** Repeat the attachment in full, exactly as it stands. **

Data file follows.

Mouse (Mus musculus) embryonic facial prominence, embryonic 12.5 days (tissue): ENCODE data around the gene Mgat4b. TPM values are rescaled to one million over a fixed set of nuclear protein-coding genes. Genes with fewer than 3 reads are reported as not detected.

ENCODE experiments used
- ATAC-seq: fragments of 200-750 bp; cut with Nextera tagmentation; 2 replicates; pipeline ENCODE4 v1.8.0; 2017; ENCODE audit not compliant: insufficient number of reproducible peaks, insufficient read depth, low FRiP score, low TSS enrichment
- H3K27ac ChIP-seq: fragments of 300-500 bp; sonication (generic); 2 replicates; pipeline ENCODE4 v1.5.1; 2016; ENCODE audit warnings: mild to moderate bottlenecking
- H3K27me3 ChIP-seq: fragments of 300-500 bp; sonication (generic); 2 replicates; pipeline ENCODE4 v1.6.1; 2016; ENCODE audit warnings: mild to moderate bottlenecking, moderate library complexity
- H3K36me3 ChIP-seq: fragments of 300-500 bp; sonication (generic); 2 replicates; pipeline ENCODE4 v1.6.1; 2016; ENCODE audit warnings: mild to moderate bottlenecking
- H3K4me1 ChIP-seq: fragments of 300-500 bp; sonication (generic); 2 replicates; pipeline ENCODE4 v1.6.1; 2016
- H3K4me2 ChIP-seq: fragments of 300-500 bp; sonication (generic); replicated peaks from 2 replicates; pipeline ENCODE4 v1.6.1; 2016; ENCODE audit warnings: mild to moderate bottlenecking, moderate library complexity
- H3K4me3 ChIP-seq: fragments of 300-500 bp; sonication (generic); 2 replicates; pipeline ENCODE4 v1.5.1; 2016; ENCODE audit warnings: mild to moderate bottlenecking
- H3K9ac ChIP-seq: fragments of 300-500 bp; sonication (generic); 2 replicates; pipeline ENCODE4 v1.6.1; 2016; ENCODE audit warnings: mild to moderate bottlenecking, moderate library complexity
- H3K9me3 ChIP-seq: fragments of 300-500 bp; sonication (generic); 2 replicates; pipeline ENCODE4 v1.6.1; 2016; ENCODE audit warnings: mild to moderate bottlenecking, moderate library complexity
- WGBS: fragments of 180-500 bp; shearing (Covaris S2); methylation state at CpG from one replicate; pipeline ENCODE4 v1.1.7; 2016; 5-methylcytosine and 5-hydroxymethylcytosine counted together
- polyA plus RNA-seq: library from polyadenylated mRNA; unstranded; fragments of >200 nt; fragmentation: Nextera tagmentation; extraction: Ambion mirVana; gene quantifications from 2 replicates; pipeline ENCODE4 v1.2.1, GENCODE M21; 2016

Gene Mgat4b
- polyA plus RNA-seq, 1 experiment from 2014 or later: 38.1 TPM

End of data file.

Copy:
Mouse (Mus musculus) embryonic facial prominence, embryonic 12.5 days (tissue): ENCODE data around the gene Mgat4b. TPM values are rescaled to one million over a fixed set of nuclear protein-coding genes. Genes with fewer than 3 reads are reported as not detected.

ENCODE experiments used
- ATAC-seq: fragments of 200-750 bp; cut with Nextera tagmentation; 2 replicates; pipeline ENCODE4 v1.8.0; 2017; ENCODE audit not compliant: insufficient number of reproducible peaks, insufficient read depth, low FRiP score, low TSS enrichment
- H3K27ac ChIP-seq: fragments of 300-500 bp; sonication (generic); 2 replicates; pipeline ENCODE4 v1.5.1; 2016; ENCODE audit warnings: mild to moderate bottlenecking
- H3K27me3 ChIP-seq: fragments of 300-500 bp; sonication (generic); 2 replicates; pipeline ENCODE4 v1.6.1; 2016; ENCODE audit warnings: mild to moderate bottlenecking, moderate library complexity
- H3K36me3 ChIP-seq: fragments of 300-500 bp; sonication (generic); 2 replicates; pipeline ENCODE4 v1.6.1; 2016; ENCODE audit warnings: mild to moderate bottlenecking
- H3K4me1 ChIP-seq: fragments of 300-500 bp; sonication (generic); 2 replicates; pipeline ENCODE4 v1.6.1; 2016
- H3K4me2 ChIP-seq: fragments of 300-500 bp; sonication (generic); replicated peaks from 2 replicates; pipeline ENCODE4 v1.6.1; 2016; ENCODE audit warnings: mild to moderate bottlenecking, moderate library complexity
- H3K4me3 ChIP-seq: fragments of 300-500 bp; sonication (generic); 2 replicates; pipeline ENCODE4 v1.5.1; 2016; ENCODE audit warnings: mild to moderate bottlenecking
- H3K9ac ChIP-seq: fragments of 300-500 bp; sonication (generic); 2 replicates; pipeline ENCODE4 v1.6.1; 2016; ENCODE audit warnings: mild to moderate bottlenecking, moderate library complexity
- H3K9me3 ChIP-seq: fragments of 300-500 bp; sonication (generic); 2 replicates; pipeline ENCODE4 v1.6.1; 2016; ENCODE audit warnings: mild to moderate bottlenecking, moderate library complexity
- WGBS: fragments of 180-500 bp; shearing (Covaris S2); methylation state at CpG from one replicate; pipeline ENCODE4 v1.1.7; 2016; 5-methylcytosine and 5-hydroxymethylcytosine counted together
- polyA plus RNA-seq: library from polyadenylated mRNA; unstranded; fragments of >200 nt; fragmentation: Nextera tagmentation; extraction: Ambion mirVana; gene quantifications from 2 replicates; pipeline ENCODE4 v1.2.1, GENCODE M21; 2016

Gene Mgat4b
- polyA plus RNA-seq, 1 experiment from 2014 or later: 38.1 TPM